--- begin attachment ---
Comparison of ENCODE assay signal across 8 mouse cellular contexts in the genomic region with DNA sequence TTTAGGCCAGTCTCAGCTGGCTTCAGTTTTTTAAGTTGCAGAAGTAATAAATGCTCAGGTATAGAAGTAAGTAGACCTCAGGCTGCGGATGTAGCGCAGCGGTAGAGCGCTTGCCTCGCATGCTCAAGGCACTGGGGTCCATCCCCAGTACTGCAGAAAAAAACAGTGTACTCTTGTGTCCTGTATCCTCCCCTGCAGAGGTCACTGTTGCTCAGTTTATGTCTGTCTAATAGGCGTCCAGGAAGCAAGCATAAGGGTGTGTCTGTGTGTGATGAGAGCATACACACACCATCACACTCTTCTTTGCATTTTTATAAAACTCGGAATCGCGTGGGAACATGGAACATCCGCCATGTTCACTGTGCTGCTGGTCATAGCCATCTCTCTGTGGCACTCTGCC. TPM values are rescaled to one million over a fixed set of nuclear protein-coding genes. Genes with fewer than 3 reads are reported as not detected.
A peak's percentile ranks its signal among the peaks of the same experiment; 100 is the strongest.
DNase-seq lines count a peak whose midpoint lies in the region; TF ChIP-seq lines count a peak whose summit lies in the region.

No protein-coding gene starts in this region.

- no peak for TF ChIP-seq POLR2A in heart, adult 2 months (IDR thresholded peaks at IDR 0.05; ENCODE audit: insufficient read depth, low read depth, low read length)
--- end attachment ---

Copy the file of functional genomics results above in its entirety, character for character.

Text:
Comparison of ENCODE assay signal across 8 mouse cellular contexts in the genomic region with DNA sequence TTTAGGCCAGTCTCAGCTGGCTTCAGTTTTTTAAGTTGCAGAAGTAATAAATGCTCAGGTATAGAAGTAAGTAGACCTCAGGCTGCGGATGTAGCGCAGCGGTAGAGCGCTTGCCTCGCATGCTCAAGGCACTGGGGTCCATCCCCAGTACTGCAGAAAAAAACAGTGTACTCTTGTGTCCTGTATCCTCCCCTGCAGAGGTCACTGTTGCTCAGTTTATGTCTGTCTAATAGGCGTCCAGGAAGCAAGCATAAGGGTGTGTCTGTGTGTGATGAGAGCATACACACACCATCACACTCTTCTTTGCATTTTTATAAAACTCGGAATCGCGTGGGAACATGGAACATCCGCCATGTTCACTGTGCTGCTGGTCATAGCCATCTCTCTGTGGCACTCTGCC. TPM values are rescaled to one million over a fixed set of nuclear protein-coding genes. Genes with fewer than 3 reads are reported as not detected.
A peak's percentile ranks its signal among the peaks of the same experiment; 100 is the strongest.
DNase-seq lines count a peak whose midpoint lies in the region; TF ChIP-seq lines count a peak whose summit lies in the region.

No protein-coding gene starts in this region.

- no peak for TF ChIP-seq POLR2A in heart, adult 2 months (IDR thresholded peaks at IDR 0.05; ENCODE audit: insufficient read depth, low read depth, low read length)